TOKYO – A Belarusian sprinter said she planned to avoid taking a plane home from Tokyo after being taken to the airport against her wishes on Sunday following her complaints about national coaches at the Olympics.
Krystsina Tsimanouskaya, who was scheduled to compete in the women’s 200 meters on Monday, told Reuters that she had sought the protection of Japanese police at Tokyo’s Haneda Airport so she would not have to board the flight.
“I will not return to Belarus,” he told Reuters in a Telegram message.
Tsimanouskaya, 24, said the training staff had come to her room on Sunday and told her to pack her bags. He said that she was taken to the airport by representatives of the Belarusian Olympic team.
The Belarusian Olympic Committee said in a statement that the coaches had decided to withdraw Tsimanouskaya from the Games on the advice of doctors about his “emotional and psychological state”.
The committee did not immediately respond to a request for additional comment.
A Reuters photographer saw the athlete standing next to police at the airport.
“I think I’m safe,” Tsimanouskaya said. “I’m with the police.”
A police officer at Haneda airport said they were with an Olympic athlete from Belarus in Terminal 3.
A source from the Belarusian Sports Solidarity Foundation, which supports athletes imprisoned or marginalized for their political views, said Tsimanouskaya planned to apply for asylum in Germany or Austria on Monday.
In a video posted on Telegram by the Belarusian Sports Solidarity Foundation, Tsimanouskaya asked the International Olympic Committee to get involved in her case.
An IOC spokesperson said the governing body had seen media reports and was investigating. The spokesman said he had asked the Belarus Olympic committee for clarification.
Belarus, a former Soviet state, is under the strict control of President Alexander Lukashenko. In power since 1994, he faced a wave of protests last year, joined by some athletes.
The ‘negligence’ of the coaches
Tsimanouskaya ran in the women’s 100-meter heats on Friday and was scheduled to run in the 200-meter heats on Monday, along with the 4 × 400-meter relay on Thursday.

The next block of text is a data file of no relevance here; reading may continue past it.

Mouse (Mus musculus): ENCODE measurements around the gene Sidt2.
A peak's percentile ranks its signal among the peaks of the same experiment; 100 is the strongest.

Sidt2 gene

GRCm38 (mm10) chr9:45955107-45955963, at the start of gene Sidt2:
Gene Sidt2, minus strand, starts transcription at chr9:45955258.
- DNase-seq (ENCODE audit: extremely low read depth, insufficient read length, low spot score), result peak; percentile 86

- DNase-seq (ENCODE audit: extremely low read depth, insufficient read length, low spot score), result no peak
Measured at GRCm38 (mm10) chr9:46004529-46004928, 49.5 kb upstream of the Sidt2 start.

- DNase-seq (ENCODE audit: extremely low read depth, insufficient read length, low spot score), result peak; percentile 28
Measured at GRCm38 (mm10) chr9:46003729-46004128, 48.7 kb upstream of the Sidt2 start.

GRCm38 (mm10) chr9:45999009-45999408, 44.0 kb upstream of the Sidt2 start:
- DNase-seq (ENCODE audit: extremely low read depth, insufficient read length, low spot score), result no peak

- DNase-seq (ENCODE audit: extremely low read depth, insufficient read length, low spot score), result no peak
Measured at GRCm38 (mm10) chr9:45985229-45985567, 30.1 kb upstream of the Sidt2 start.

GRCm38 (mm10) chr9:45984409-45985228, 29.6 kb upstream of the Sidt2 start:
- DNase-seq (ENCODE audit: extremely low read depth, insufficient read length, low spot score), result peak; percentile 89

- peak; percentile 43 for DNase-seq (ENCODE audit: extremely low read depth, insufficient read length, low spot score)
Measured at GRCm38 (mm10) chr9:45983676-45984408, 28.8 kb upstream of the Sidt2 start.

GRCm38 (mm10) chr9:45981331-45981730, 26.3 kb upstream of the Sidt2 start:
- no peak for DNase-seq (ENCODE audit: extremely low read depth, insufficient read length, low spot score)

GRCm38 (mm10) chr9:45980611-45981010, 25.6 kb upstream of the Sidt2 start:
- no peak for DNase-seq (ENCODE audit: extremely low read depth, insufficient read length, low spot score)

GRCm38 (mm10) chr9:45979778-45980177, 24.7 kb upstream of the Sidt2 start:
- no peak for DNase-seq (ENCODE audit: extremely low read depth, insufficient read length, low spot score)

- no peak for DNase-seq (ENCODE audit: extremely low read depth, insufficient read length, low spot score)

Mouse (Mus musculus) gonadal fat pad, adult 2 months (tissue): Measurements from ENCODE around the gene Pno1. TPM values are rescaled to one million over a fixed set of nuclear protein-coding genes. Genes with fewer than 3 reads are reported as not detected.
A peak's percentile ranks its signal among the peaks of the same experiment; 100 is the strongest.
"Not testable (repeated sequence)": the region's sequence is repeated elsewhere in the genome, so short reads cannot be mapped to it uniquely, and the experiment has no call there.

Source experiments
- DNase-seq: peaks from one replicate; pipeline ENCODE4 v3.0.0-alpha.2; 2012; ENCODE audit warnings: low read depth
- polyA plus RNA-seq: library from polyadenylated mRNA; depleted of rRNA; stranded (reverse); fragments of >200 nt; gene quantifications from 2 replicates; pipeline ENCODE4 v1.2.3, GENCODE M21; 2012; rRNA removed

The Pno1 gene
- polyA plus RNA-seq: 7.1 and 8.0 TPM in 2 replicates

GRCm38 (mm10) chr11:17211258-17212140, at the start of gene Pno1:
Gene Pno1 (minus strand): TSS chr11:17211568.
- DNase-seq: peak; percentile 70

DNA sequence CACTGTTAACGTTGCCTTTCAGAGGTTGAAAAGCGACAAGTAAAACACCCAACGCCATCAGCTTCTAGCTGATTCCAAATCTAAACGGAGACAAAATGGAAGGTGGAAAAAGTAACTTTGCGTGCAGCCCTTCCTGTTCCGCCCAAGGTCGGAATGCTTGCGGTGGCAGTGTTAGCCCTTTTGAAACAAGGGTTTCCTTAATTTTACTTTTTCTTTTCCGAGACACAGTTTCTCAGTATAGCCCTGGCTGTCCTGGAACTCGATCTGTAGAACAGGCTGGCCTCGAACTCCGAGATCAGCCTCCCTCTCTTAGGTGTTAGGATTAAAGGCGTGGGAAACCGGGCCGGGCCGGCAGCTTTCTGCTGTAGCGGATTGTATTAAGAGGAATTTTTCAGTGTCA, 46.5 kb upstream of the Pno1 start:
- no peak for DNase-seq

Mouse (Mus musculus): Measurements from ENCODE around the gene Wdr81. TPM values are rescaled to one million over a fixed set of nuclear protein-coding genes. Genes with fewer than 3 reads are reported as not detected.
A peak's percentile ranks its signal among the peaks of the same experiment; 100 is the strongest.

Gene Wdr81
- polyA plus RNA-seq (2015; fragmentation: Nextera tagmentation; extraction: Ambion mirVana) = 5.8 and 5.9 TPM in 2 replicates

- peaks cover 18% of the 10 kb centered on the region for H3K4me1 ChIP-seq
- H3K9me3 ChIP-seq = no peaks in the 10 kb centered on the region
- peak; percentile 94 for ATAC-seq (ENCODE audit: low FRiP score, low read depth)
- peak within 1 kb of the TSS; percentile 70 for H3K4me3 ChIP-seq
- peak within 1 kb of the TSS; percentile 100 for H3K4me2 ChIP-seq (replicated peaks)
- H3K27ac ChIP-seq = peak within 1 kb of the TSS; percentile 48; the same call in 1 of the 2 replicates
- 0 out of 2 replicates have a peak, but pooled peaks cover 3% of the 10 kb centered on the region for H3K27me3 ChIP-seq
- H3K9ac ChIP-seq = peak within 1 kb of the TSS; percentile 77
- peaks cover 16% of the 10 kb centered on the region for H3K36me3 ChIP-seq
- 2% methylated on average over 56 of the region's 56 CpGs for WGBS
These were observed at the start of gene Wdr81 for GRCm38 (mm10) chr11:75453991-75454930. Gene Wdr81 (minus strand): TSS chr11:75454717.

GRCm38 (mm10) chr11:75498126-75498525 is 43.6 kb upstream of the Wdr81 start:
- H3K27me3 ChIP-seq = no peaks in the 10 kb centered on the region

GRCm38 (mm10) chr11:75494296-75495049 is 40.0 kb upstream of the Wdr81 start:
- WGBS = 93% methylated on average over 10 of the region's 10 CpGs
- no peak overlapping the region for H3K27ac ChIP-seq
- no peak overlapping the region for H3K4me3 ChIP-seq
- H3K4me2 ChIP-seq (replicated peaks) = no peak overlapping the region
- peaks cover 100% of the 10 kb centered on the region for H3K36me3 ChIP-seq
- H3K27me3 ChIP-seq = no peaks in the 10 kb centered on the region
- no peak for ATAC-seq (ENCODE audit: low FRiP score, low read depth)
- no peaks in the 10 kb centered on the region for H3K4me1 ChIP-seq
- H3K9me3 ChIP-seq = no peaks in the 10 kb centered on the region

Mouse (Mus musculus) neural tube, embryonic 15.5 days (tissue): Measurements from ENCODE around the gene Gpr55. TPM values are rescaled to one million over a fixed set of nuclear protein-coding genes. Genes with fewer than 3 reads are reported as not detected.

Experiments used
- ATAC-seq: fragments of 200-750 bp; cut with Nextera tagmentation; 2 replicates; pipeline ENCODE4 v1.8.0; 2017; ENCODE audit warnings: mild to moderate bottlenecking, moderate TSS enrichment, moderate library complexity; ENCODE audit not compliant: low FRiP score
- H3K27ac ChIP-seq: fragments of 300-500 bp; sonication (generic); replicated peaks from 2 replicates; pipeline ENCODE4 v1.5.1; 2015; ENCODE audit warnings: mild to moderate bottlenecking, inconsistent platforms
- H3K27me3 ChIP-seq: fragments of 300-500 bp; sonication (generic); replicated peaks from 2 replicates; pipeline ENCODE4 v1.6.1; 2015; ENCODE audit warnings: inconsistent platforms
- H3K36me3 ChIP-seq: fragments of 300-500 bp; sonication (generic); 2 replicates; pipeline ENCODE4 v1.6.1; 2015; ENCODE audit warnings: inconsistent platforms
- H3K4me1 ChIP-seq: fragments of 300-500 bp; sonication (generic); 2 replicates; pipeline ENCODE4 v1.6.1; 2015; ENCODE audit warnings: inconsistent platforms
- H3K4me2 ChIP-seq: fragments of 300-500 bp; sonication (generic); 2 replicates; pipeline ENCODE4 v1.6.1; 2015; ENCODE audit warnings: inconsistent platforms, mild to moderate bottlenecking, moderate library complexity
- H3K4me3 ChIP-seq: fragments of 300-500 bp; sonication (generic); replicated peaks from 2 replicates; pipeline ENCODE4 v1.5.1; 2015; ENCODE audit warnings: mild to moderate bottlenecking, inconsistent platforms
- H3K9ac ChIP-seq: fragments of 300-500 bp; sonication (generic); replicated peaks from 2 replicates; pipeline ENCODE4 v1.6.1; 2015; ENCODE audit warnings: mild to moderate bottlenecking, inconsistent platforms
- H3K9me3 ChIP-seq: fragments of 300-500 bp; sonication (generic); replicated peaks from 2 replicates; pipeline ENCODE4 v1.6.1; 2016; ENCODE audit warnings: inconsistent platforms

She said she had been removed from the team “because of the fact that I spoke on my Instagram about the negligence of our coaches.”
Tsimanouskaya had complained on Instagram that she was enrolled in the 4 × 400m relay after some team members were found to be ineligible to compete in the Olympics because they had not undergone a sufficient number of doping tests.
“Some of our girls did not fly here to compete in the 4 × 400m relay because they did not have enough doping controls,” Tsimanouskaya told Reuters from the airport.
And the technician incorporated me to the relief without my knowledge. I spoke about this publicly. The head coach approached me and said there was an order from above to take me out. “
Tsimanouskaya added that she had approached members of the Belarusian diaspora in Japan to retrieve her at the airport.
Belarusian opposition leader in exile, Sviatlana Tsikhanouskaya, urged the IOC to take up the athlete’s case.
“Thankful to #IOC for the quick reaction to the situation with Belarusian athlete Krystsina Tsymanouskaya. You have the right to international protection and to continue participating in the @Olympics, ”Tsikhanouskaya tweeted.
“It is also crucial to investigate violations of athletes’ rights by NOCs in Belarus.”
President Lukashenko faced massive street protests last year over what his opponents called rigged elections and ordered a violent crackdown on protesters. Lukashenko denies the allegations of vote rigging.
Typically, in a country where elite athletes often depend on government funding, some prominent Belarusian athletes joined the protests. Several were jailed, including the Olympic basketball player. Yelena Leuchankoh decathlete Andrei Krauchanka.
Others lost their state jobs or were kicked out of national teams for supporting the opposition.
During the Cold War, dozens of sportsmen and cultural figures defected from the Soviet Union and its satellite states during competitions or tours abroad. But the freedom to travel that came with the fall of the Soviet Union in 1991 saw the need for such dramatic acts diminish.
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